The Government’s Tablets in Schools programme is crucial in empowering the country’s young people to be global innovators, says Minister of State in the Ministry of Science, Technology, Energy and Mining, Hon. Julian Robinson.
Mr. Robinson made the comment at the Clan Carthy Primary School in St. Andrew on October 27 before the start of a distribution exercise in which 960 students were presented with tablet computers under the $1.4 billion pilot project.
He said that while persons have argued that the funds could have been used for other purposes, “preparation of young minds for the digital revolution is an important investment that cannot be left undone.”
“We have a vision…for you to become persons, who can use the tablets to develop solutions to problems in Jamaica, problems that may exist outside of Jamaica, and we want you to become your own entrepreneurs and business persons,” he said.
“All we need to do is provide you with the tools so that you can demonstrate that you can be the best,” he told the large gathering of parents, students and teachers at the distribution ceremony.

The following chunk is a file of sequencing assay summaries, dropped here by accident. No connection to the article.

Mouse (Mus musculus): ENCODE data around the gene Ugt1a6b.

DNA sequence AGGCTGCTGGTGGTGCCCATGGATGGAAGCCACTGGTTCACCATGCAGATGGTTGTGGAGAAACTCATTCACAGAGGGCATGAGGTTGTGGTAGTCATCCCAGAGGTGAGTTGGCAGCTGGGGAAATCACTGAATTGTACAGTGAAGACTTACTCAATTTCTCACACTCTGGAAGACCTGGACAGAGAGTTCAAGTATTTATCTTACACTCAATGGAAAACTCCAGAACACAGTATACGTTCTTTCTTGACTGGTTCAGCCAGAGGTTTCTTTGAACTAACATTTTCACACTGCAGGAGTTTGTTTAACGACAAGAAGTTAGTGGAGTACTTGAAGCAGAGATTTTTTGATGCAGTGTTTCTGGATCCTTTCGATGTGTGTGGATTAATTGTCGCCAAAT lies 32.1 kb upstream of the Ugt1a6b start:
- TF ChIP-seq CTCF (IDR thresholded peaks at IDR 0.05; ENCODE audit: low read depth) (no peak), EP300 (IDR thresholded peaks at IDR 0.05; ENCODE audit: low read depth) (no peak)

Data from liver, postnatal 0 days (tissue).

The Tablets in Schools pilot programme is being implemented by E-Learning Jamaica Limited. It involves the distribution of computers and multimedia devices, including interactive white-boards/projectors, scanners and printers, in addition to the installation of Wi-Fi at 38 educational institutions.
Mr. Robinson said the project is “a significant investment” in the students, parents and the community, as in many instances, the tablet might be the only computer device in a household.
“We are ensuring that these tablets can reach out to the entire family so that we can transform the students and communities; that is the vision that we have for this Tablets in School project,” he noted.
“Ensure that you take care of the tablets, us them for the designated purpose…explore, innovate, but we want you to be responsible,” he added.
Meanwhile, Chairman of the school board, Donald Foster, reported that the institution has been preparing for the infusion of technology in education, and 10 years ago a computer laboratory was built from a fundraising drive.
He said with the school now at 80 per cent mastery in the Grade Six Achievement Test (GSAT), and “getting our tablets, it will help us to move closer to 100 per cent by 2015.”